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The hunt for fashion's next big name

Renowned retailers are looking for pragmatism, elements of romanticism as they scout new design talent

By Wendy Donahue, Tribune Newspapers

August 22, 2013

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The pool of fashion talent swells with each passing season. And the fashion fishermen are trawling for something more than beautiful clothes.

Retailers scrutinize new brands for elements of romance — the story of the people making the clothes — and pragmatism — do the clothes fit, and will shipments arrive on time?

"First and foremost, no matter what the brand stands for, the product has to look good, it has to be something that people want to wear," said Betty Lin, who owns an eponymous boutique in San Francisco.

One up-and-coming line she carries, Maiyet, guides artisans in developing countries to apply their skills to luxury-caliber clothing and accessories.

Maiyet just reached that threshold for boutique Forty Five Ten in Dallas.

"I looked at the line five times," owner Brian Bolke said. "I've always been intrigued, but you can't buy something just for the story. This was the first time where I thought, my customer who loves Dries Van Noten is also going to love these clothes. The clothes really stood on their own."

Here are a few other new brands that are earning space.

Rosie Assoulin

"The most amazing designer on the scene right now is Rosie Assoulin," says Claire Distenfeld of New York's FiveStory, which has picked up Assoulin's sculptural dresses and voluminous pants. Assoulin dropped out of the Fashion Institute of Technology, opting for on-the-job training as an intern with Oscar de la Renta and Lanvin. Friends urged her to launch a line. "It always seemed very scary," Assoulin told style.com. "And it is scary. But it started to be scarier not to do it." See rosieassoulin.com.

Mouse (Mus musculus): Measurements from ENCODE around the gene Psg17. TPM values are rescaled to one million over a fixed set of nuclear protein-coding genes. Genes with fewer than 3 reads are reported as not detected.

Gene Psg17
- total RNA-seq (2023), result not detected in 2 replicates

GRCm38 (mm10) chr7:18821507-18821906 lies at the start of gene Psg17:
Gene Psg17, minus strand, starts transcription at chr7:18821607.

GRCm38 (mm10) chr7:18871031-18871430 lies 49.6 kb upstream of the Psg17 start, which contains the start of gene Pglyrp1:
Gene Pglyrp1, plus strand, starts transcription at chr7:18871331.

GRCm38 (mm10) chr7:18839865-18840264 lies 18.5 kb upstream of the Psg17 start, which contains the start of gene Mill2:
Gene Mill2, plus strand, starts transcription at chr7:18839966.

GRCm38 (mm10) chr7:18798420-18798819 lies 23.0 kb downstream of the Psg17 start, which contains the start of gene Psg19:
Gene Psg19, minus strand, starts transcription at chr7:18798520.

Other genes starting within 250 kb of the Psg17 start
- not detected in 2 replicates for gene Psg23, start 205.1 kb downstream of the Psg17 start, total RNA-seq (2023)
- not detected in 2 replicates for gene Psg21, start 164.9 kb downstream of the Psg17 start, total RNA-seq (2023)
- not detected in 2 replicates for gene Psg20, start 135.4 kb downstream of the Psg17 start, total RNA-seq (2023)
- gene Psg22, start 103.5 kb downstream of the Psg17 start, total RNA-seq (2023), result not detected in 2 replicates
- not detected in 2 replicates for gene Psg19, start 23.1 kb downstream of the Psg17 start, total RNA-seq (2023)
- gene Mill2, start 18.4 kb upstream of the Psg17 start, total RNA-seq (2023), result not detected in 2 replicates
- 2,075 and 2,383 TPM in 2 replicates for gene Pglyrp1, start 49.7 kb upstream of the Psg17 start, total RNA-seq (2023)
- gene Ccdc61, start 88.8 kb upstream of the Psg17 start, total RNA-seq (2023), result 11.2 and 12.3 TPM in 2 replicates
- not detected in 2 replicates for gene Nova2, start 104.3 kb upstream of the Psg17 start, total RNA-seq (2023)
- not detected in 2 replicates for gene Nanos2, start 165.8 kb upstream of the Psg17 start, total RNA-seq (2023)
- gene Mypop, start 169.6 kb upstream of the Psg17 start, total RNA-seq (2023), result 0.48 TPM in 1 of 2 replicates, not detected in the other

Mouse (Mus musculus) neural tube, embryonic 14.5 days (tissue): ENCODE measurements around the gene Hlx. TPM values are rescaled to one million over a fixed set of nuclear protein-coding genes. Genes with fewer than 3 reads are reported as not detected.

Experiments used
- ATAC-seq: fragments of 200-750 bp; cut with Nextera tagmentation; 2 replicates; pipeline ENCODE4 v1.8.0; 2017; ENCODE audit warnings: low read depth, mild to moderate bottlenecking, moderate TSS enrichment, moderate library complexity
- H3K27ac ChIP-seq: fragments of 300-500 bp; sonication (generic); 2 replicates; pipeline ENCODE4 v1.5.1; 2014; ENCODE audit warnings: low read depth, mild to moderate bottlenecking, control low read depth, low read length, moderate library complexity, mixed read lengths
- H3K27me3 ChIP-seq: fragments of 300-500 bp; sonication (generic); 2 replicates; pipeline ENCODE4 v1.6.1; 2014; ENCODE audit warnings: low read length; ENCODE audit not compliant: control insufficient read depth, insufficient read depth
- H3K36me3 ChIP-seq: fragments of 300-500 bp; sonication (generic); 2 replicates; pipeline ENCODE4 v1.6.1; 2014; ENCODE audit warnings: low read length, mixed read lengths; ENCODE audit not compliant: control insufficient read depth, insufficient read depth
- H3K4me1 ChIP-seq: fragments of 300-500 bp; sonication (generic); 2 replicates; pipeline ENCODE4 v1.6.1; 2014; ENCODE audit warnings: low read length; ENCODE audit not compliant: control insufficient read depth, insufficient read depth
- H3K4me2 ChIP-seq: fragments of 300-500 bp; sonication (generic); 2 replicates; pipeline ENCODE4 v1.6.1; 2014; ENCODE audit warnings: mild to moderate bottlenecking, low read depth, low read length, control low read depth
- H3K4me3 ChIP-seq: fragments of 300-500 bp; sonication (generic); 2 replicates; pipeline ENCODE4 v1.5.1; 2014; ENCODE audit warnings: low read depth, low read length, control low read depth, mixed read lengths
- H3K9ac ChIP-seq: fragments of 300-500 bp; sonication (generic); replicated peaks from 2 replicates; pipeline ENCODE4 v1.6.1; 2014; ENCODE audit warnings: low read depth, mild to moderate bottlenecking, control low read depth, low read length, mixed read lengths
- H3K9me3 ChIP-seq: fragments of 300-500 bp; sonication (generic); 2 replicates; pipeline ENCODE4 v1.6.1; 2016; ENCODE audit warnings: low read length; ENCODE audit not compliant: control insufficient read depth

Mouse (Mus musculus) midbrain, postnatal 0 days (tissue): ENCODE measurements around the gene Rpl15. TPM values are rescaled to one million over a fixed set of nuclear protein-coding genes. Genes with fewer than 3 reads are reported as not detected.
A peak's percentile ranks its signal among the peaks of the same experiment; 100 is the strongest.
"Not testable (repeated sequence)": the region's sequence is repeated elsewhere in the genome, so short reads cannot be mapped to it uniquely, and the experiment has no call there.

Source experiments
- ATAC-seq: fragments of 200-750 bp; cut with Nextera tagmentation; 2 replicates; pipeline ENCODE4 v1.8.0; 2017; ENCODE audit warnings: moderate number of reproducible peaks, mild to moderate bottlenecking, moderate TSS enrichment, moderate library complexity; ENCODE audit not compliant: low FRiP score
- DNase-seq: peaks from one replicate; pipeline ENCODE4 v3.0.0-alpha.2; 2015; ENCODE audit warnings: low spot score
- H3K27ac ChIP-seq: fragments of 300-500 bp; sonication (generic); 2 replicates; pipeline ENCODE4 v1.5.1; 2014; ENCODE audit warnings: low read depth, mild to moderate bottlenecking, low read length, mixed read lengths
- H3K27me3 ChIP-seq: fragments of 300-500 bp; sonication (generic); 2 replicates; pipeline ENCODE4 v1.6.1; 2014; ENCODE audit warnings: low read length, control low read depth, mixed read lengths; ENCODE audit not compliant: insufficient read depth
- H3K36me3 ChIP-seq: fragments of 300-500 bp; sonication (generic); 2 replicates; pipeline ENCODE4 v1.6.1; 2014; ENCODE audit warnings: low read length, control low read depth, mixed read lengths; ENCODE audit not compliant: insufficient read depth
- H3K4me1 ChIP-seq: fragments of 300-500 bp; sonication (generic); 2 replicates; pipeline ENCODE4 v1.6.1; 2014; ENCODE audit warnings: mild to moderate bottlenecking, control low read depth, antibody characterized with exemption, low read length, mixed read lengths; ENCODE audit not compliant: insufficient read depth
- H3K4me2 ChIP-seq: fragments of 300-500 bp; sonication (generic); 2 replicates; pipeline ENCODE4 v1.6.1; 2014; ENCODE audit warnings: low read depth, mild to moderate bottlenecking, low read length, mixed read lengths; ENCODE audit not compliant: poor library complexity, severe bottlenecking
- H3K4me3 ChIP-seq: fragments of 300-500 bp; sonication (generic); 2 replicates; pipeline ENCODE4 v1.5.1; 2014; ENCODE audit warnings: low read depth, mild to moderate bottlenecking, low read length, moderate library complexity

Cedric Charlier

Belgium native Cedric Charlier, whose fall collection leaned dark and architectural with an occasional shot of hot pink or jade, is one of Lin's new favorites. "He is a new brand with a ton of experience, a super nice guy who was creative director for Cacharel before launching his own brand," Lin said. "Before that he was assistant designer at Lanvin. Everything fits, it's always cut perfectly. For a store like mine, it has to be good design, but it has to fit a woman's body too. The production has to be right on the money. With some newer brands, the production and fit are an issue even if the design is cool. I can't afford that." See cedric-charlier.com.

Maiyet

When Lin threw a party for the brand Maiyet, her Presidio Heights store sold out of almost everything, Lin said, not just on the strength of the story. Maiyet partners with Nest, a nonprofit organization that develops artisans. "The founders don't just give people work, they help these artisans apply their craft to something the first world wants," Lin said. It's that last part that matters most. Maiyet's fall collection, inspired by the Himalayas, produced coolly modern vests from hand-felted wool and turned jackets with rounded shoulders into urban armor. Maiyet just opened a New York City flagship store. See maiyet.com.

Simone Rocha

Simone Rocha has developed a fan base in just two seasons at the renowned Jeffrey stores in New York and Atlanta. A recent graduate of Central Saint Martins in London, Rocha asserted texture as a signature right out of the gate, pairing tinsel with mohair and rendering a shift dress in pale yellow faux fur for fall. Rocha's assertive schoolgirl is proving to be an appealing muse. "When you have a new brand that sells really well from the first season," said David Rubenstein, vice president and general merchandise manager for Jeffrey, "that's a really good sign." See simonerocha.com.